Saturday, April 21, 2012
SUEDE Royal Albert Hall 24 March 2010 - DVD release
And it all comes flooding back.
Released two years to the day after the triumphant, do-or-die reunion show at the Albert Hall, Suede capture something that has always been missing before in live releases : the spirit, the fire. The joy.
“Live At The Albert Hall” may be prosaically titled and immaculately presented. But more than that, this is exactly what it felt like to be there. Because Suede weren't just a band. Suede were so much more than your newspaper headlines of Blurasis. Suede were a world you could live in, not a distraction from the world you were forced to live in.
This is the best live document there could be : an perfect capture of the best show the band played. Bottled lightning. With the bands best known, and critically underappreciated lineup, that birthed “Coming Up”, “Head Music” and most of “A New Morning”, this luxuriant four disc set (two DVD's and two CD's), present exactly everything that made Suede as important as air. Sure, the first guitarist isn't there – but he doesn't want to be. And to have him would be to discount huge chunks of the band's work.
There's no sense that this isn't the band's definitive lineup from how they play, or the way that Neil Codling (keyboards, guitars, vocals) and Richard Oakes (guitars) create a symphony of noise. Behind them, Mat Osman and Simon Gilbert, who have been an underappreciated rhythm section fo over 20 years, lock into a precise, glorious groove. The moment where Mat unconsciously taps along to the groove, where the band smile and laugh and joke around inbetween songs, all are captured here with an intimacy you wouldn't get with a stage managed DVD. There's a refreshing, relaxed, and unusual set of angles.
Brett Anderson said that this was the best show Suede ever played. I haven't seen quite as many Suede shows as him, but you better damn fucking believe it.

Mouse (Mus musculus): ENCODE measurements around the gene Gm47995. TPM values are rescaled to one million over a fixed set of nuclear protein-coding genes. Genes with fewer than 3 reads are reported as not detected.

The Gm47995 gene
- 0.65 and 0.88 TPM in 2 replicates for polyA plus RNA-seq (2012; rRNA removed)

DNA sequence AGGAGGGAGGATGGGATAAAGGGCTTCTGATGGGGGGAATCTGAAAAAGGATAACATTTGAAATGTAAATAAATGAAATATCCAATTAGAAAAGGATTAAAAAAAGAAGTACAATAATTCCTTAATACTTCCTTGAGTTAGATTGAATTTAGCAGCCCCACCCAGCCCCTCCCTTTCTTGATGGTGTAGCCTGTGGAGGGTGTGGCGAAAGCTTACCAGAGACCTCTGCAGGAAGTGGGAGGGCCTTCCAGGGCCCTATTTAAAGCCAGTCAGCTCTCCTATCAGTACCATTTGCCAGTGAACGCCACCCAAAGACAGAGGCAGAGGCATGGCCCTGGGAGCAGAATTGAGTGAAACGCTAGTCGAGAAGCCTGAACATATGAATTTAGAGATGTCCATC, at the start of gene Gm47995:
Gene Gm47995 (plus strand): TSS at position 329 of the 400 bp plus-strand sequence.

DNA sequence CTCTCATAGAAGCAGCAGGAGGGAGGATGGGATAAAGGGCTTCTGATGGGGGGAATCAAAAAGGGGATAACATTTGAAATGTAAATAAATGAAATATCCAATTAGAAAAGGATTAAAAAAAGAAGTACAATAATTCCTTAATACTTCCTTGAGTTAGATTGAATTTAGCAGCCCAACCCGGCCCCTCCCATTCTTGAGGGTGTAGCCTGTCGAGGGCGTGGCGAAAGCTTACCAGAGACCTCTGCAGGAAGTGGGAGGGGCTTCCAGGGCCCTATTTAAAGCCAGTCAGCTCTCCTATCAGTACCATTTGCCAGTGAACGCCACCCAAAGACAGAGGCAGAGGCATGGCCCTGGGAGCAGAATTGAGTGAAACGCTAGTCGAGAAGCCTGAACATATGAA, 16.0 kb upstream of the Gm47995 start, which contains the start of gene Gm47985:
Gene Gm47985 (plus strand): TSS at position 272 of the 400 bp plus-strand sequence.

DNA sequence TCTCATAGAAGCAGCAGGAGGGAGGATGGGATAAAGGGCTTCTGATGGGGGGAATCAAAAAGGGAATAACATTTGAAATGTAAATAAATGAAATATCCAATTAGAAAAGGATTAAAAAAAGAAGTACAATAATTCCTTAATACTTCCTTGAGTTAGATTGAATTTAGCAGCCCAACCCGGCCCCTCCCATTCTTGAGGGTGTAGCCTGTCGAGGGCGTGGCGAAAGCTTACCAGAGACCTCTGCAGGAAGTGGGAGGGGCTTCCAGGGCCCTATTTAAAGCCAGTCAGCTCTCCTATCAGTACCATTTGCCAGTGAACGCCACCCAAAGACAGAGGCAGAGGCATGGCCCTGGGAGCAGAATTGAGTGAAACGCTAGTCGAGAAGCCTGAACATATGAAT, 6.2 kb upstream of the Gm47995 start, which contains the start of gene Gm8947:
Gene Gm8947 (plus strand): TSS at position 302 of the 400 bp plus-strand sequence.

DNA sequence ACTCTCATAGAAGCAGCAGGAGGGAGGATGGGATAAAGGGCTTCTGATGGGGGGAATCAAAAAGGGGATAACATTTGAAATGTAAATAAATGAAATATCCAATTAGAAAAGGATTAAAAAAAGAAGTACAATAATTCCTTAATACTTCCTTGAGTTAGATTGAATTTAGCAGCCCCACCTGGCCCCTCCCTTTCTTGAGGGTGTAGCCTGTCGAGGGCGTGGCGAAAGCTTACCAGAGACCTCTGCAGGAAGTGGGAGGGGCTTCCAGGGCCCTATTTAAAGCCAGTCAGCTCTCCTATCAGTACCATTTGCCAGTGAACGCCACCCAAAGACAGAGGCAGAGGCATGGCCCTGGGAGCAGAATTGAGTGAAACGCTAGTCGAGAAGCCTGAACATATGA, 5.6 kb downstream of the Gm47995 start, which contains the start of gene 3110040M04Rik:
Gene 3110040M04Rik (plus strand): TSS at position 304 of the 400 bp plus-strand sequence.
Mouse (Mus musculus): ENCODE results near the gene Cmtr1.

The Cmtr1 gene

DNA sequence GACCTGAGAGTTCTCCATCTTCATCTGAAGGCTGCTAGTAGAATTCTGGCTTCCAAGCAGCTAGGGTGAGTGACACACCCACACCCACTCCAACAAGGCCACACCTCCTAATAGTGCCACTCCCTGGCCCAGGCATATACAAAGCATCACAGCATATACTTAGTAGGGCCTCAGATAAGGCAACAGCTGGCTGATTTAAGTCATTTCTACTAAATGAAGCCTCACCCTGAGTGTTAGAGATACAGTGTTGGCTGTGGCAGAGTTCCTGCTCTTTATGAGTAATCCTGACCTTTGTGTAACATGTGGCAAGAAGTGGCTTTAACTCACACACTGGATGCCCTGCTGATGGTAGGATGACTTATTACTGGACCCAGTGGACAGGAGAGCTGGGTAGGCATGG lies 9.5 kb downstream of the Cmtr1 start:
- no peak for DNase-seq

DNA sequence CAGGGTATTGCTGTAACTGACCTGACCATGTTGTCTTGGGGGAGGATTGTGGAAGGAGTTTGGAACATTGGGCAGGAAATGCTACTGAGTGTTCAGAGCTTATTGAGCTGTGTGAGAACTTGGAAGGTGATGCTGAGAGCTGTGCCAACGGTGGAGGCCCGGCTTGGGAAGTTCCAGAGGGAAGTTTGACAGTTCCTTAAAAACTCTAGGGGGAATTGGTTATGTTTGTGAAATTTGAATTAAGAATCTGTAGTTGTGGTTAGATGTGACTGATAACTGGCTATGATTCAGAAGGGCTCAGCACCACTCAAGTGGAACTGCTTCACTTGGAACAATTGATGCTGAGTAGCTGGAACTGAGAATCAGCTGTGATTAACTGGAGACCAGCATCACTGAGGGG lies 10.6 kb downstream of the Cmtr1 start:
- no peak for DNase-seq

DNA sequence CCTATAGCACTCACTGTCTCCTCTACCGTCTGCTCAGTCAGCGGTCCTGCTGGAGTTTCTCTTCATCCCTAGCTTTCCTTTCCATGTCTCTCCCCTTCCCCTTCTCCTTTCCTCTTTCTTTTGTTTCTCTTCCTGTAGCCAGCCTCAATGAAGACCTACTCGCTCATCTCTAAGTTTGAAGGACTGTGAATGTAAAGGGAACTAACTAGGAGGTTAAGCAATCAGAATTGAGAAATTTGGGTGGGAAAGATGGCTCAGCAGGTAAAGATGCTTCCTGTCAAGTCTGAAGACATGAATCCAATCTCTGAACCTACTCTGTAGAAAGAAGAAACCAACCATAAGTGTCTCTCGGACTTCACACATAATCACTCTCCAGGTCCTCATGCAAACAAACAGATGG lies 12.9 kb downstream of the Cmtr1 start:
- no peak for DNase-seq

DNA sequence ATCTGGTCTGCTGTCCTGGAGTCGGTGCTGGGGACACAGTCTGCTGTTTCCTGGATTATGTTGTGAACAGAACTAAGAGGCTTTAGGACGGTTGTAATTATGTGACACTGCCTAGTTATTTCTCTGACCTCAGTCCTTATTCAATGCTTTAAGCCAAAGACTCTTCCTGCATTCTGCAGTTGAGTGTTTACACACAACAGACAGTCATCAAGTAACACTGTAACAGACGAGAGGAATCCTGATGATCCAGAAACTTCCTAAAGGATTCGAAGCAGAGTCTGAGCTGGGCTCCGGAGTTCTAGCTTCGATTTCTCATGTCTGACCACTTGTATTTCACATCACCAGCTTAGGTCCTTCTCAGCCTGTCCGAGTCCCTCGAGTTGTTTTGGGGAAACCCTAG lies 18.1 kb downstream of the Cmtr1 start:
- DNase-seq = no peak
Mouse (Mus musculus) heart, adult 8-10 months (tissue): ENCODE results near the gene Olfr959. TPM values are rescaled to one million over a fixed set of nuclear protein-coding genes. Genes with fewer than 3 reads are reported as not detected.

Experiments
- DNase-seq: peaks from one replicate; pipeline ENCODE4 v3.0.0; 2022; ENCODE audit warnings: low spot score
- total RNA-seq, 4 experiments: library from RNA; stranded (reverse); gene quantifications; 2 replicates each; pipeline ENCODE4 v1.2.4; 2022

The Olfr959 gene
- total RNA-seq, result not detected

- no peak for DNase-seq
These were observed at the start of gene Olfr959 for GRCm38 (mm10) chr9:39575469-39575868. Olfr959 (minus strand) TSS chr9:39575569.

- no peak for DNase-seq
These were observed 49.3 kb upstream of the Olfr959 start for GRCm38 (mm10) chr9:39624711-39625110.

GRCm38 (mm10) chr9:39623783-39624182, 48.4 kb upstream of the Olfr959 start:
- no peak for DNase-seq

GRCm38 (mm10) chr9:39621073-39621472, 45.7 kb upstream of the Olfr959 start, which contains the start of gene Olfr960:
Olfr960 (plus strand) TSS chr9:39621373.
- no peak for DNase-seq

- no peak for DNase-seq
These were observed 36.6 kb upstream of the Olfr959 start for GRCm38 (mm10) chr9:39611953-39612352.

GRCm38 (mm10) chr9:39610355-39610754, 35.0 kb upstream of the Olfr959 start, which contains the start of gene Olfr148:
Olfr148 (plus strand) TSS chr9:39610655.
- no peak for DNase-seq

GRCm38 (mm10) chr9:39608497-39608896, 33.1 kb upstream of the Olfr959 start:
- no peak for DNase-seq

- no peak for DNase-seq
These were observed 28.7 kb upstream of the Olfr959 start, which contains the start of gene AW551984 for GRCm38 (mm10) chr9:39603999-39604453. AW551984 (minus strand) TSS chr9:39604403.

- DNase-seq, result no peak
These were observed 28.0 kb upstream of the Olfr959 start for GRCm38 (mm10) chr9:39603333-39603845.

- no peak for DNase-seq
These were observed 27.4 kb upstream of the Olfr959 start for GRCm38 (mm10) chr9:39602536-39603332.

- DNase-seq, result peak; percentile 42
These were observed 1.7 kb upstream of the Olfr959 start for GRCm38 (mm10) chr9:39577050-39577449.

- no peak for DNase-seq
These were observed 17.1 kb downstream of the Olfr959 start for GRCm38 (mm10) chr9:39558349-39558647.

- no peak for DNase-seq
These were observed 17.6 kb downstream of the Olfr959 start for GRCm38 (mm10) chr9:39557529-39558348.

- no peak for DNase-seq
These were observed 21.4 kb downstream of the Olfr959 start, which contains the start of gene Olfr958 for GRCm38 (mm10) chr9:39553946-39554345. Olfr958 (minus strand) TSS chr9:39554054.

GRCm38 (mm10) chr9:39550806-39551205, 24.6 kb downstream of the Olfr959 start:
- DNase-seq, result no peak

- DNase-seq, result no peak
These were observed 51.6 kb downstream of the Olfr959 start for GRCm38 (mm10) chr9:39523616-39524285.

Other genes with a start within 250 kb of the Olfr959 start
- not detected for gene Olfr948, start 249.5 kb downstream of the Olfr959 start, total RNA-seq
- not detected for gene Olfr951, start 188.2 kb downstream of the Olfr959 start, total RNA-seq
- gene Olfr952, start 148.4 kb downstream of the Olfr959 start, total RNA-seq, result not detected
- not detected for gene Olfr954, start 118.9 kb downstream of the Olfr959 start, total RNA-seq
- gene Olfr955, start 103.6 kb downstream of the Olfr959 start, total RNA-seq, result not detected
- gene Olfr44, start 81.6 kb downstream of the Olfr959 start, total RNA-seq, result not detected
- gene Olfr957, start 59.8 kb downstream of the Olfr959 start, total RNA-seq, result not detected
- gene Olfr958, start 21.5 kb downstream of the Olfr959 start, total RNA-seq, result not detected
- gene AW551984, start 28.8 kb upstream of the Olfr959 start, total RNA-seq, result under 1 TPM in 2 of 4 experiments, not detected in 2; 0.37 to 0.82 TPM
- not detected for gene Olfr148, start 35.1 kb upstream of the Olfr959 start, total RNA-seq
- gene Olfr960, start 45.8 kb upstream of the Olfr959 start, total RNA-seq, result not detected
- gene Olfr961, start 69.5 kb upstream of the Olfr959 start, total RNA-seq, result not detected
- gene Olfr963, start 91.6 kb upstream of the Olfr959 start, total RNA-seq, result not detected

And, at last, Suede's true vocation – as a passionate and vital live act – is captured. The previous abundance of live footage never quite caught the group the way this does. Suede were overlooked, critically damned in their last few years, and subject to the passing and immature whims of a stupid public and a fickle press, but still, they were something special and so much more than anyone ever thought they were. This set, the best show I've seen them do, captures the essence of Suede better than anything I have ever seen. Perhaps the whole thing can be summed up by Brett Anderson's candid admission as he came off stage that closes the documentary : “I've done a shitload of drugs, but that was the best feeling ever.”
Sure, there's songs. All are present and correct. There is a minor sting by what isn't played – especially when two of the latter day classics “She's In Fashion” and “Obsessions” are dropped on a whim backstage before the encore – but look at what is. Would I have thought that these songs would heard again? Would “The Drowners”, “Metal Mickey”, “Animal Nitrate”, “So Young”, “Wild Ones”, “New Generation”, “Trash”, “Beautiful Ones”, “Saturday Night”, “Film Star”, “Everything Will Flow”, “Can't Get Enough” ever be seen again? And to sound this good? I'm not without critical faculties. I've seen appalling reunions. I've seen perfect ones. This show knocks it out of the park : and is just like being there. When, during the insane and impromptu standing ovation after “Metal Mickey” occurs – something I have not seen before in 919 shows over 20 years – it still gives me chills. I was there, and I couldn't believe it. It's not good enough to be liked or just good. It's only good enough to be loved and brilliant. It's all here.
Every gasp, every drop of sweat and squeal of noise, every moment that made this show the best Suede show there ever was, and here, on the definitive live release that for the first time, truly, captures why I kept coming back and back and back over 50 times, over 20 years, over countries, continents, and timezones. This is Suede, in excelsis.